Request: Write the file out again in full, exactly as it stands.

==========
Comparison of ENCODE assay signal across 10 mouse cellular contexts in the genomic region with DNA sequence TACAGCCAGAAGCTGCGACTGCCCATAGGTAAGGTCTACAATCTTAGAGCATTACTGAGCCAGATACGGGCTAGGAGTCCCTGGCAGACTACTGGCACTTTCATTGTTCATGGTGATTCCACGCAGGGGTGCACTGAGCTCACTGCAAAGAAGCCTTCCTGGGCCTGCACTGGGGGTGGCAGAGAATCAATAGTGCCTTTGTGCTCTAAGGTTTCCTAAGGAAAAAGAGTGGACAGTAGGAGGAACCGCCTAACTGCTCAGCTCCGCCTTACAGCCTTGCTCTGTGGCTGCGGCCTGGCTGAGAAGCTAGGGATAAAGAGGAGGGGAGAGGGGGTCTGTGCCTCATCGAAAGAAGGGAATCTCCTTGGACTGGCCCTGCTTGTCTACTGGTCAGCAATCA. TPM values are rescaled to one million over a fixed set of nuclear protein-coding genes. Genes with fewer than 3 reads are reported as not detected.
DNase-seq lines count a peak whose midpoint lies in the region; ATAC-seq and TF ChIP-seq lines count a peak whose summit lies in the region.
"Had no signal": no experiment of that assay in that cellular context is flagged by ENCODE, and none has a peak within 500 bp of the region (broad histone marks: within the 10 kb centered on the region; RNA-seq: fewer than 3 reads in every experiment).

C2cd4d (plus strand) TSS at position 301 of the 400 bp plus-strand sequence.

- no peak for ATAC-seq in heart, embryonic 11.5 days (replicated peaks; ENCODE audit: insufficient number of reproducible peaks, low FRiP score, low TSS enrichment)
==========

Comparison of ENCODE assay signal across 10 mouse cellular contexts in the genomic region with DNA sequence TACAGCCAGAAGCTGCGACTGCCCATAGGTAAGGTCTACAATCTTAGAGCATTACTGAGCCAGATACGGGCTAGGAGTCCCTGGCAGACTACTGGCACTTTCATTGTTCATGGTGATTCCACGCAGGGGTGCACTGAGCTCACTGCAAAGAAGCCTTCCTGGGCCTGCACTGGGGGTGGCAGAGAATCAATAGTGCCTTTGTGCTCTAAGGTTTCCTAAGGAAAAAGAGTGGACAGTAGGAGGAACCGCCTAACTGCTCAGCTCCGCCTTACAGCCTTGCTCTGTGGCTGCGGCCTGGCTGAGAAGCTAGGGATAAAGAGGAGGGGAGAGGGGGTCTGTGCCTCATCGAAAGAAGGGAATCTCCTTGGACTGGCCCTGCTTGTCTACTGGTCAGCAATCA. TPM values are rescaled to one million over a fixed set of nuclear protein-coding genes. Genes with fewer than 3 reads are reported as not detected.
DNase-seq lines count a peak whose midpoint lies in the region; ATAC-seq and TF ChIP-seq lines count a peak whose summit lies in the region.
"Had no signal": no experiment of that assay in that cellular context is flagged by ENCODE, and none has a peak within 500 bp of the region (broad histone marks: within the 10 kb centered on the region; RNA-seq: fewer than 3 reads in every experiment).

C2cd4d (plus strand) TSS at position 301 of the 400 bp plus-strand sequence.

- no peak for ATAC-seq in heart, embryonic 11.5 days (replicated peaks; ENCODE audit: insufficient number of reproducible peaks, low FRiP score, low TSS enrichment)